That's Seven Pounds in a nutshell, and it sounds more like Saw 6 than a holiday drama reuniting Pursuit of Happyness director Gabriele Muccino with Will Smith. But unlike Happyness, the feel-good movie of 2006, Seven Pounds is just the opposite -- a feel-bad movie -- and its unpleasant aftertaste lingers in your mouth for days. After watching this depression-inducing saga of sadness, you'll need a Zoloft prescription.
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Okay, scratch that last bit. Salvador is actually a gripping docu-drama about the horrors of the revolution in that country in the mid-1980s. From raped nuns to the mass dumping of dead bodies, Stone's gaze is unflinching on the horrors that occurred, and Wood's Boyle is there to document it all, despite an utter lack of charisma, money, or morality.
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Nine Lives opens strong on Sandra (Elpidia Carrillo), an imprisoned mother. Mopping up a floor, she's threatened by fellow prisoners, and harassed by a guard (Miguel Sandoval) who's convinced she can give him information. Everyone tells Sandra she's not going to make it, but you think she just might be able to, hunkering down turtle-like and just plowing through the rest of her sentence. But then her daughter visits, and the phone doesn't work, sending Sandra into a stunning explosion of rage, like a mother bear kept from her cub. It's a short, unrelentingly powerful story, and done by itself it would stand as a sublime little tragedy. The same goes for the final piece, in which Glenn Close and Dakota Fanning (hardly a better match could be imagined) visit a cemetery and talk with sublime ease about not much at all. But then comes the rest of the film in between.
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Yet, Predator does exhibit a few morsels of potential. Given the effective atmosphere and pacing of the film, it is evident that more capable minds could have molded this thriller into an ageless, unrelenting struggle between man and beast. Unfortunately, instead of penning a daring, original plot, writers Jim Thomas and John Thomas recycle formulas from movies like Rambo and Alien. It goes without saying that Predator brings nothing new to the table, and lacks both surprise and suspense.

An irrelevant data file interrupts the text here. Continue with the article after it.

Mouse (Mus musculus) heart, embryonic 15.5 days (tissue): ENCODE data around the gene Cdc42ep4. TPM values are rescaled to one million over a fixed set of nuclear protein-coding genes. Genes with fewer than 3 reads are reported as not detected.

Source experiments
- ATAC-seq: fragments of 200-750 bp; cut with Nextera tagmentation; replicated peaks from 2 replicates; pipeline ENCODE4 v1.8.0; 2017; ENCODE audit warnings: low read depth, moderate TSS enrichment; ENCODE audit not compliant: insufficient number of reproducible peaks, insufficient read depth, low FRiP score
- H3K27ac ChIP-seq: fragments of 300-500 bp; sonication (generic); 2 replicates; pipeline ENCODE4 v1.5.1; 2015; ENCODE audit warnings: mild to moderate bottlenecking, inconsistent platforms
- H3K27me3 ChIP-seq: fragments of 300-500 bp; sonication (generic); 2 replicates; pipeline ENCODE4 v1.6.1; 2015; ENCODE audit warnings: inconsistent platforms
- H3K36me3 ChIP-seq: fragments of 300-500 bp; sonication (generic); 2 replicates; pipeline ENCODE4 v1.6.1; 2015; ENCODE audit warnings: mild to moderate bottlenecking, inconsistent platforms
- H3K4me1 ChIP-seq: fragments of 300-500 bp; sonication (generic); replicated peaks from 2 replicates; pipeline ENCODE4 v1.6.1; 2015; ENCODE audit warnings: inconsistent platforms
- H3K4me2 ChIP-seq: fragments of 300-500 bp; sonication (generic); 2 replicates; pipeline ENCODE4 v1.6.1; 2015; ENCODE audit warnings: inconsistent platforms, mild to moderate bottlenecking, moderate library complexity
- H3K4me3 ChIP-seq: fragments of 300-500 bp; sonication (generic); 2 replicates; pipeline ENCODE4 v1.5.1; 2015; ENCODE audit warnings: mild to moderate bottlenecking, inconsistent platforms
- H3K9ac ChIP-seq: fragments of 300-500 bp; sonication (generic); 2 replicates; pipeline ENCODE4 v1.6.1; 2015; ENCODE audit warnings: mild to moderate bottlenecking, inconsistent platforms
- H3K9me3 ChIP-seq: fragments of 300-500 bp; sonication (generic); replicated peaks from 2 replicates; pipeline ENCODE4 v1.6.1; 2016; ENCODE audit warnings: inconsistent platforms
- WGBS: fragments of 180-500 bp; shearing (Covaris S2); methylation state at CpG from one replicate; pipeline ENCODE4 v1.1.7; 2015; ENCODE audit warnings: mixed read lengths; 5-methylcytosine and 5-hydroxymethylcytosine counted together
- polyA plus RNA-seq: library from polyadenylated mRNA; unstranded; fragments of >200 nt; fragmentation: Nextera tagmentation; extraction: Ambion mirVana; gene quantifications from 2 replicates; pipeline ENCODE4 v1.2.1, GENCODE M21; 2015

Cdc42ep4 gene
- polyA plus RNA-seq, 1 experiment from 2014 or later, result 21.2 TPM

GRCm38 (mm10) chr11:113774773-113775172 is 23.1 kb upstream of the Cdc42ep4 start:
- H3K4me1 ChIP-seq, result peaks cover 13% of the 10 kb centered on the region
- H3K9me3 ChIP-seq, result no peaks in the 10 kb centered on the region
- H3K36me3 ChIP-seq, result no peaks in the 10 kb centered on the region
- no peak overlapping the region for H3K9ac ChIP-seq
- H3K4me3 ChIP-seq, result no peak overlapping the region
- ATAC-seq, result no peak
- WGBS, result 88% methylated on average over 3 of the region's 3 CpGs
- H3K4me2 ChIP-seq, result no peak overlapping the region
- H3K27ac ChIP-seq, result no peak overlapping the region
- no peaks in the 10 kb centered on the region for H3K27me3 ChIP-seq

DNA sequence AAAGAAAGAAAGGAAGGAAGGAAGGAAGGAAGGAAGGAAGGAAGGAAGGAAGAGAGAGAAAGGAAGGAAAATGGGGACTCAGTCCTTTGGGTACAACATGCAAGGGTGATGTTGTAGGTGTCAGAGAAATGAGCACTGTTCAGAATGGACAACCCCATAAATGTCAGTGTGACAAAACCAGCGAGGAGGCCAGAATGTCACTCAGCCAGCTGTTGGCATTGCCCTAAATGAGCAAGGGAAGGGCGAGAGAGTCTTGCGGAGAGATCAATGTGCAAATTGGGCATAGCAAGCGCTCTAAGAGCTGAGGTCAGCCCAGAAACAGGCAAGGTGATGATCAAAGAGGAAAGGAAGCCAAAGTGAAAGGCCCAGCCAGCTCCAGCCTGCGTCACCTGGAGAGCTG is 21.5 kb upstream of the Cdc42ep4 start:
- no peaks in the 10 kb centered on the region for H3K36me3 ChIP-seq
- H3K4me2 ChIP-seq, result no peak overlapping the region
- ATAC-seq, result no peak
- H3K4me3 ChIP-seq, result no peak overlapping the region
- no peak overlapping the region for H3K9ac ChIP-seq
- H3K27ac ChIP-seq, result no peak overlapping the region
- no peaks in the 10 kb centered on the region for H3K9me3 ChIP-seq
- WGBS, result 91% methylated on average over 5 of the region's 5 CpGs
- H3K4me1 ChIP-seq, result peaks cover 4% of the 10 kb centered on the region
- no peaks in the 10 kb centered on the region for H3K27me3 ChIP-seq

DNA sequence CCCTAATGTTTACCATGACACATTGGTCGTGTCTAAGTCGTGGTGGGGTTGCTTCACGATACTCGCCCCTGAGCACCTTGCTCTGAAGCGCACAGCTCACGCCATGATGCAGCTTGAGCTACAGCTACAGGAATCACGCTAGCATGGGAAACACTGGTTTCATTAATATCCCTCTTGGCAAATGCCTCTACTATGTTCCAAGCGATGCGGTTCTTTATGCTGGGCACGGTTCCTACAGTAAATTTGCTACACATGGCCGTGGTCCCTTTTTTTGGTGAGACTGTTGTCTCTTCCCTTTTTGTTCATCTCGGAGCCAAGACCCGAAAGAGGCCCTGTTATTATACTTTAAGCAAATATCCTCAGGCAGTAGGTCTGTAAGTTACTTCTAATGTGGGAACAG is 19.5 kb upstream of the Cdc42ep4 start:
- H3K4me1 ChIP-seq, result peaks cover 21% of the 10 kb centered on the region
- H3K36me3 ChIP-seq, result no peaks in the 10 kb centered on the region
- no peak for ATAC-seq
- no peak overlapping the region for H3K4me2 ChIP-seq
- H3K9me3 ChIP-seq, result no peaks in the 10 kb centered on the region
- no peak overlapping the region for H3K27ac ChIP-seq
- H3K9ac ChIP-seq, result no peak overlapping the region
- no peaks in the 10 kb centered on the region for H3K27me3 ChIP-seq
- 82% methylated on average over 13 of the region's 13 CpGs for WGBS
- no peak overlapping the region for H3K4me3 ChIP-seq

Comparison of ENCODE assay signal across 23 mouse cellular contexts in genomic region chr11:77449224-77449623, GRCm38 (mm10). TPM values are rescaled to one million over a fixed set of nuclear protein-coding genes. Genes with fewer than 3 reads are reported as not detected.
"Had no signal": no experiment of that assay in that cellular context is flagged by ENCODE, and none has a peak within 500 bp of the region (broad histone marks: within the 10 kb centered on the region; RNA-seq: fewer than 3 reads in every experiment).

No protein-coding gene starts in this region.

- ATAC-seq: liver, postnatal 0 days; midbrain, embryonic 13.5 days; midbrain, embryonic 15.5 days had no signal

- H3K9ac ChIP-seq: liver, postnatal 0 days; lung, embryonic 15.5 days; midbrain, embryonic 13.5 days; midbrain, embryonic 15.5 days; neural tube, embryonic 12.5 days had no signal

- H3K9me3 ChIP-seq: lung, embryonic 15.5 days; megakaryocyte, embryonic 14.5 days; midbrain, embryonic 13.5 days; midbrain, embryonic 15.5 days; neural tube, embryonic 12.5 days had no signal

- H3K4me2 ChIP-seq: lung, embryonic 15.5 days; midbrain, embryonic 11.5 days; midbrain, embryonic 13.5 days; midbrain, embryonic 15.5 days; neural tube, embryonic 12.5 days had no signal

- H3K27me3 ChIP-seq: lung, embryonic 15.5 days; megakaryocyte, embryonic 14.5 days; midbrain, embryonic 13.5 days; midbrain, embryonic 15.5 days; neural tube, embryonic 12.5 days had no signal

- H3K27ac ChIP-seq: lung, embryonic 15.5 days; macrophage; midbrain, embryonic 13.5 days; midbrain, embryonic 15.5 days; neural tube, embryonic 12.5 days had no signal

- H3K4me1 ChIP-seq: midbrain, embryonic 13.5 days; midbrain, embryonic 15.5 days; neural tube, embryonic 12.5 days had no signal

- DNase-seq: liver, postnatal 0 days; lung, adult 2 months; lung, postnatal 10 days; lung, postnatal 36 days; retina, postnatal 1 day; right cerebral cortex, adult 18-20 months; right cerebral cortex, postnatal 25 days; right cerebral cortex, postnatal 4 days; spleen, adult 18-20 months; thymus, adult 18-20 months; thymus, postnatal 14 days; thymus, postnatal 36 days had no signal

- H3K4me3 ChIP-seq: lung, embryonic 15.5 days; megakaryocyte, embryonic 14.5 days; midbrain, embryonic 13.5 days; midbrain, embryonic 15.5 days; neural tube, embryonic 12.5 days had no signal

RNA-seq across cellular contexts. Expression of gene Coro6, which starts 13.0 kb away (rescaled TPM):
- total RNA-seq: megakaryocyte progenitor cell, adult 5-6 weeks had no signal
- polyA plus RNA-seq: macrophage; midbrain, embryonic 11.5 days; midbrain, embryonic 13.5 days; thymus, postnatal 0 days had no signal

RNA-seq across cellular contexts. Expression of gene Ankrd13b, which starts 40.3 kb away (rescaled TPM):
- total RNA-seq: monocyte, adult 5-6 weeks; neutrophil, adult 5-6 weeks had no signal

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"Bread and Roses" isn't a movie so much as a political soapbox made of celluloid, so if you lean to the right on unionization and immigrant's rights, you might as well stop reading right here.
Personally, I tend to lean left. But no so far left that I'm ready to embrace this movie's selfish, ungrateful main character just because she makes minimum wage without benefits as a janitor, one month after sneaking over the border.
Maya (Pillar Padilla) is living in Los Angeles on the good graces of her older sister Rosa (Elpidia Carrillo), who helped her get into the country and got her a job cleaning offices in a downtown skyscraper. And even though generous, sacrificial Rosa -- who supports an injured husband and a handful of kids on her meager salary at the same job -- specifically asks her to not rock the boat at work, Maya gets involved with a union organizer named Sam (Adrien Brody) and it isn't long before she's helping lead marches and protests against the building's owners, tenants and contractors.
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